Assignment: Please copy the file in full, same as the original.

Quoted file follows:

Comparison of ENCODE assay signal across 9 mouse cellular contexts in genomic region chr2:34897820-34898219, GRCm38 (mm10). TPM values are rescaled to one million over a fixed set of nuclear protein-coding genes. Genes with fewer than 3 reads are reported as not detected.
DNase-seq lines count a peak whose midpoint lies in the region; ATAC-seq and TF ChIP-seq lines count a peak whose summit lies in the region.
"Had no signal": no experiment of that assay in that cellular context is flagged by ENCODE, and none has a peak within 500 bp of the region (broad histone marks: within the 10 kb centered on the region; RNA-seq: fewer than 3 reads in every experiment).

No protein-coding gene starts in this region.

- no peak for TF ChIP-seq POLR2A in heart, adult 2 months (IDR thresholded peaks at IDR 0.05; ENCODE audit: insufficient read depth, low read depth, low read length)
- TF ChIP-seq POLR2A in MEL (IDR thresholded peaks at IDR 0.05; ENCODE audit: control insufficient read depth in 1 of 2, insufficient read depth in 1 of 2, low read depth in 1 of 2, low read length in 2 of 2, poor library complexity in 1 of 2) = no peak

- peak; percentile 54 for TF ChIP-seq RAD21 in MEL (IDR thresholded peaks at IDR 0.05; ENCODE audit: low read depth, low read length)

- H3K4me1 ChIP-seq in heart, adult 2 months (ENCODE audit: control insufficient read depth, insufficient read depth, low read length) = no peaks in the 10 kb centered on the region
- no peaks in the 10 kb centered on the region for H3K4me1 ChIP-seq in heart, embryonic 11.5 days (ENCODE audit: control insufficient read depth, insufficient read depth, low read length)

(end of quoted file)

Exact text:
Comparison of ENCODE assay signal across 9 mouse cellular contexts in genomic region chr2:34897820-34898219, GRCm38 (mm10). TPM values are rescaled to one million over a fixed set of nuclear protein-coding genes. Genes with fewer than 3 reads are reported as not detected.
DNase-seq lines count a peak whose midpoint lies in the region; ATAC-seq and TF ChIP-seq lines count a peak whose summit lies in the region.
"Had no signal": no experiment of that assay in that cellular context is flagged by ENCODE, and none has a peak within 500 bp of the region (broad histone marks: within the 10 kb centered on the region; RNA-seq: fewer than 3 reads in every experiment).

No protein-coding gene starts in this region.

- no peak for TF ChIP-seq POLR2A in heart, adult 2 months (IDR thresholded peaks at IDR 0.05; ENCODE audit: insufficient read depth, low read depth, low read length)
- TF ChIP-seq POLR2A in MEL (IDR thresholded peaks at IDR 0.05; ENCODE audit: control insufficient read depth in 1 of 2, insufficient read depth in 1 of 2, low read depth in 1 of 2, low read length in 2 of 2, poor library complexity in 1 of 2) = no peak

- peak; percentile 54 for TF ChIP-seq RAD21 in MEL (IDR thresholded peaks at IDR 0.05; ENCODE audit: low read depth, low read length)

- H3K4me1 ChIP-seq in heart, adult 2 months (ENCODE audit: control insufficient read depth, insufficient read depth, low read length) = no peaks in the 10 kb centered on the region
- no peaks in the 10 kb centered on the region for H3K4me1 ChIP-seq in heart, embryonic 11.5 days (ENCODE audit: control insufficient read depth, insufficient read depth, low read length)